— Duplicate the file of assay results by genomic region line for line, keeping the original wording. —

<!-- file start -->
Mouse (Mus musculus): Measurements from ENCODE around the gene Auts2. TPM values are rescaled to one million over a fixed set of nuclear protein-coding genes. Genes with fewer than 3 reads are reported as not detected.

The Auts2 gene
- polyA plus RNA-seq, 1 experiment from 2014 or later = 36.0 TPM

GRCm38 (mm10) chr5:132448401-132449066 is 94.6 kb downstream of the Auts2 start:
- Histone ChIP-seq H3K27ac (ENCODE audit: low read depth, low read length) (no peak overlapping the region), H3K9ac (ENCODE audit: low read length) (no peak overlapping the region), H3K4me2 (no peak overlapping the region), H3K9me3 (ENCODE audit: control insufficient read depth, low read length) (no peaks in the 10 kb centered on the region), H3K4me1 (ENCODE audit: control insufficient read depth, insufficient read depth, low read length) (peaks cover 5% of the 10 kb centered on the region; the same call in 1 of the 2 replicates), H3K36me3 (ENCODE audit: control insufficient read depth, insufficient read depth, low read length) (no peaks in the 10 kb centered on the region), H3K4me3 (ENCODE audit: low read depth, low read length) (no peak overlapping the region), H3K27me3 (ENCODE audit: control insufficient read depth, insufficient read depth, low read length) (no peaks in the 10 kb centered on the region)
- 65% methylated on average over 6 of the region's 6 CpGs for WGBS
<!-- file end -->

Mouse (Mus musculus): Measurements from ENCODE around the gene Auts2. TPM values are rescaled to one million over a fixed set of nuclear protein-coding genes. Genes with fewer than 3 reads are reported as not detected.

The Auts2 gene
- polyA plus RNA-seq, 1 experiment from 2014 or later = 36.0 TPM

GRCm38 (mm10) chr5:132448401-132449066 is 94.6 kb downstream of the Auts2 start:
- Histone ChIP-seq H3K27ac (ENCODE audit: low read depth, low read length) (no peak overlapping the region), H3K9ac (ENCODE audit: low read length) (no peak overlapping the region), H3K4me2 (no peak overlapping the region), H3K9me3 (ENCODE audit: control insufficient read depth, low read length) (no peaks in the 10 kb centered on the region), H3K4me1 (ENCODE audit: control insufficient read depth, insufficient read depth, low read length) (peaks cover 5% of the 10 kb centered on the region; the same call in 1 of the 2 replicates), H3K36me3 (ENCODE audit: control insufficient read depth, insufficient read depth, low read length) (no peaks in the 10 kb centered on the region), H3K4me3 (ENCODE audit: low read depth, low read length) (no peak overlapping the region), H3K27me3 (ENCODE audit: control insufficient read depth, insufficient read depth, low read length) (no peaks in the 10 kb centered on the region)
- 65% methylated on average over 6 of the region's 6 CpGs for WGBS